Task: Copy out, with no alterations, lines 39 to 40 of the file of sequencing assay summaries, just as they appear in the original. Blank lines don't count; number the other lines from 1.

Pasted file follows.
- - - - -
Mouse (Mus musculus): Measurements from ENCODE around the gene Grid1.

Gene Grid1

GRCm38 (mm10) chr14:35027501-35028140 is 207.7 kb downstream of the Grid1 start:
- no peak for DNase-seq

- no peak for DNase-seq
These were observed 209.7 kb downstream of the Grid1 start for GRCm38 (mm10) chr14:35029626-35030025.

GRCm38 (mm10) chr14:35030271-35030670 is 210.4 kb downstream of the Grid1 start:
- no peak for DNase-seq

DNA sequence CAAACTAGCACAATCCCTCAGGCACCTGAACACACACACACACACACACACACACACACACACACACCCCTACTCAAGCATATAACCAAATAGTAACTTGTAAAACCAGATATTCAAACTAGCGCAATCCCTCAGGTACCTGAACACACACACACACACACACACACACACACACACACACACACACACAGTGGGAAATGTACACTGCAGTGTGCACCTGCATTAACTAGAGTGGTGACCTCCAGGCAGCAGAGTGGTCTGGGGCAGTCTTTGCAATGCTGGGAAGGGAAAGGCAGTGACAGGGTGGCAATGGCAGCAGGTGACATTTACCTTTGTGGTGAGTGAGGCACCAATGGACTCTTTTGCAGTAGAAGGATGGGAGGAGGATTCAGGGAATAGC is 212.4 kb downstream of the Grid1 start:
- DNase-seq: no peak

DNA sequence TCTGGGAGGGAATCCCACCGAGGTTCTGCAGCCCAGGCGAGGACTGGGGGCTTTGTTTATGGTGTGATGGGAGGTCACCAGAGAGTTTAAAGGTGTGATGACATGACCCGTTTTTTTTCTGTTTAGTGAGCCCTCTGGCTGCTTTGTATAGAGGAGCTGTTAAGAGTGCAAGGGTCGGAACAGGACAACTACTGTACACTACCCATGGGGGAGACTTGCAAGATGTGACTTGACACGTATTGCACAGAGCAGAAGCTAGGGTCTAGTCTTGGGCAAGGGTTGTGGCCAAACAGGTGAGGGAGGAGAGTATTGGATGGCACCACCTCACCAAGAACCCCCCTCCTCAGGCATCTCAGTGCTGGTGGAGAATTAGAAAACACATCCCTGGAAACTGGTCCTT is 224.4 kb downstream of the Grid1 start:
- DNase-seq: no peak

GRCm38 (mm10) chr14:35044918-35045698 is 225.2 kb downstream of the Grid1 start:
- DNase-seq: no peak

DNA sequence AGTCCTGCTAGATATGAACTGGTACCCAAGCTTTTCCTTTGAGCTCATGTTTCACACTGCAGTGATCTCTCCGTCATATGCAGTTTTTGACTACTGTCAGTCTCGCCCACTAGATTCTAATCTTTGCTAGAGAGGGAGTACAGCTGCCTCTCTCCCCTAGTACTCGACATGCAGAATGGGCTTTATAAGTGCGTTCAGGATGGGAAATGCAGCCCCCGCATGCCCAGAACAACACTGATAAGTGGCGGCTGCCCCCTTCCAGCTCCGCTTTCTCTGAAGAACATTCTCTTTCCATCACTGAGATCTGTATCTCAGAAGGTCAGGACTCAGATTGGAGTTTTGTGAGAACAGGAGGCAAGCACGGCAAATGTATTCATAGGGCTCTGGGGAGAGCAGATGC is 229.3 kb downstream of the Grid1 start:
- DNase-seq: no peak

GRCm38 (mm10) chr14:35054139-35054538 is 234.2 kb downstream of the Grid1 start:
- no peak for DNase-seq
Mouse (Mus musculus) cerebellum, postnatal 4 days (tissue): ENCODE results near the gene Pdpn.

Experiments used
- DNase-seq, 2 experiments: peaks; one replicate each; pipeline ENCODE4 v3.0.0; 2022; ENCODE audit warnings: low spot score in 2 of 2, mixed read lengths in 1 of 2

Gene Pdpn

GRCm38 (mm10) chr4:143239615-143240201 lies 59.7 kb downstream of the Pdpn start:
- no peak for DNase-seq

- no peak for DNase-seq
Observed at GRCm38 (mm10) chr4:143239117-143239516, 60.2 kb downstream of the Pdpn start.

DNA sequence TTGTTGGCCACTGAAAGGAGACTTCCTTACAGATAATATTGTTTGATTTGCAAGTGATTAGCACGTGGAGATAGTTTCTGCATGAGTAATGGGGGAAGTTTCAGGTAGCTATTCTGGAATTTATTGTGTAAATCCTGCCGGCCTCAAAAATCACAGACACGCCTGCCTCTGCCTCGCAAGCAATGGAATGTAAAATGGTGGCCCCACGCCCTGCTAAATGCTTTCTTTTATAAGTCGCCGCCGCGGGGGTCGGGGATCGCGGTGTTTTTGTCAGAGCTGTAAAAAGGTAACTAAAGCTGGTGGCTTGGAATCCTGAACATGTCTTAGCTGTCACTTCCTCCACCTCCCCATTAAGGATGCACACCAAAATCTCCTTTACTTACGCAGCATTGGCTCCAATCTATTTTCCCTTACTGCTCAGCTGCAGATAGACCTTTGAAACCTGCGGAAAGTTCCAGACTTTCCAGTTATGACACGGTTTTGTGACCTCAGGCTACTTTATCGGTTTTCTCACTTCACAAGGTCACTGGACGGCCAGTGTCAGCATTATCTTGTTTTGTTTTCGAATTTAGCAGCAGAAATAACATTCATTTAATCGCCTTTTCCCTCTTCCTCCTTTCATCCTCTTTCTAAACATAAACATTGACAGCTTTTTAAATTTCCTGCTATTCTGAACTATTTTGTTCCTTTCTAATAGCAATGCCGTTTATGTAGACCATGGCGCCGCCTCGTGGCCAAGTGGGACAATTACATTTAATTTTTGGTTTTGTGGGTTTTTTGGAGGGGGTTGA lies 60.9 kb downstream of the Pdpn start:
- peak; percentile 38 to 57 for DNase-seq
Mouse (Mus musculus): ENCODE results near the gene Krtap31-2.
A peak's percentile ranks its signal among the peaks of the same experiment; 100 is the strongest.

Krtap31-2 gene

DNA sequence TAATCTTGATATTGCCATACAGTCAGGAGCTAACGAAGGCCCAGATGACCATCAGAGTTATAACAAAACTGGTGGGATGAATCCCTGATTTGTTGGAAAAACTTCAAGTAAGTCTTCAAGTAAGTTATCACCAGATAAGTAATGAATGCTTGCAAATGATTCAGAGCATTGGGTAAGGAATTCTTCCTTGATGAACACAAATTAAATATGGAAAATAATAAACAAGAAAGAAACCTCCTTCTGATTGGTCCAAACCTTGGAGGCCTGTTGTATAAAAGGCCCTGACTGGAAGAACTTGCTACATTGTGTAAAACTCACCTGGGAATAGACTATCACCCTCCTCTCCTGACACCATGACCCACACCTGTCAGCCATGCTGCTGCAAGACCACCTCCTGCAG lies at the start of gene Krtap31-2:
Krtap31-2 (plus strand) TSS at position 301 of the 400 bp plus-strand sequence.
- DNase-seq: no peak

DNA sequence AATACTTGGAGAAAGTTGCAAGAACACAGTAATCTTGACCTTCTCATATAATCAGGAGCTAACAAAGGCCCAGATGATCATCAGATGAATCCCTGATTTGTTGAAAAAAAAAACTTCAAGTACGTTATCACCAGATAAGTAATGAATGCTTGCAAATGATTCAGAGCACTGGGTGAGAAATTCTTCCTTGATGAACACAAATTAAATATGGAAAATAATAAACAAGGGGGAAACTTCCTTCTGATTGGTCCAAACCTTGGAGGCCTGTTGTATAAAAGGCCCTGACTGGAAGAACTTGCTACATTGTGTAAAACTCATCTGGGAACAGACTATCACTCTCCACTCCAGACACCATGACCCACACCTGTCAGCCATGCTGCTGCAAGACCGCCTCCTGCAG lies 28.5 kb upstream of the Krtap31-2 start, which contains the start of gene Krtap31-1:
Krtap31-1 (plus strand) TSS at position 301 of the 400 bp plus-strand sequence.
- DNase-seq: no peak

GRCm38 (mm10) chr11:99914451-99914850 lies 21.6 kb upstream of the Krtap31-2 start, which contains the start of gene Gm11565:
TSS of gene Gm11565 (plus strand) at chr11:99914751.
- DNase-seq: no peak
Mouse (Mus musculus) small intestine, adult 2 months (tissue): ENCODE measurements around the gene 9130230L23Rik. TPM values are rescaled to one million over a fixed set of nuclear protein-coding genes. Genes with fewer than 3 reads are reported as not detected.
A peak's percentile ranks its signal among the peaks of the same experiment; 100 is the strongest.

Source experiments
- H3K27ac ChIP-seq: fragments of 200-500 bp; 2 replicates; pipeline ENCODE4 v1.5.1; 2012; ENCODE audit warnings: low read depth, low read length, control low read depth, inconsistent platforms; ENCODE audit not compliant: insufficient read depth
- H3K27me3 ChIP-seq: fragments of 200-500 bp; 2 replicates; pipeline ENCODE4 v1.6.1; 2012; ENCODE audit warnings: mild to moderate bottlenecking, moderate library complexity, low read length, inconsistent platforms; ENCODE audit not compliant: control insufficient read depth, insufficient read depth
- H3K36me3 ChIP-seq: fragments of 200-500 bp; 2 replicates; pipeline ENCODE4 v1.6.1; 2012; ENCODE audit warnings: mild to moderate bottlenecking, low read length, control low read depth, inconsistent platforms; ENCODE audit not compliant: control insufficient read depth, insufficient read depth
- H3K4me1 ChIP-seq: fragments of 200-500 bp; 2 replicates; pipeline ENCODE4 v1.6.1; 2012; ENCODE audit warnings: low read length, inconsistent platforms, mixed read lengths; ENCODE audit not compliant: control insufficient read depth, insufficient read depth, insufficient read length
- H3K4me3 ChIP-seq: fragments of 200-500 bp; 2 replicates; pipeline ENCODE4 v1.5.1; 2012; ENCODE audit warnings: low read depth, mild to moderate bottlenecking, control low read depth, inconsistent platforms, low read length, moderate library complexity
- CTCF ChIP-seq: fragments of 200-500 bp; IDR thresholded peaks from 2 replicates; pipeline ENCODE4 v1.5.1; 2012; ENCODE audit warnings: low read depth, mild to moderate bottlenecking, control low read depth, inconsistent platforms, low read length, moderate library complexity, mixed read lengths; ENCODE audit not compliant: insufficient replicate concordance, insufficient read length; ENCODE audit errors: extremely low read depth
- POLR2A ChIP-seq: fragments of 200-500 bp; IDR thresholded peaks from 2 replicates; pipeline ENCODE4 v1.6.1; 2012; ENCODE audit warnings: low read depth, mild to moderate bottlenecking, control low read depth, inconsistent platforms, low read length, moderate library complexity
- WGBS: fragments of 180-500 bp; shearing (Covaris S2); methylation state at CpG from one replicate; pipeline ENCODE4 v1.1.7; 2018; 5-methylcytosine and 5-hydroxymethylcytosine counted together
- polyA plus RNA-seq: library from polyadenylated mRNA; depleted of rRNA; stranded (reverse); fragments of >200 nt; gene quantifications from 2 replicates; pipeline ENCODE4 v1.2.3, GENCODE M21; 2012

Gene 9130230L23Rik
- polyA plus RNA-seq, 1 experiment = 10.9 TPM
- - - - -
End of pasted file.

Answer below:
TSS of gene Gm11565 (plus strand) at chr11:99914751.
- DNase-seq: no peak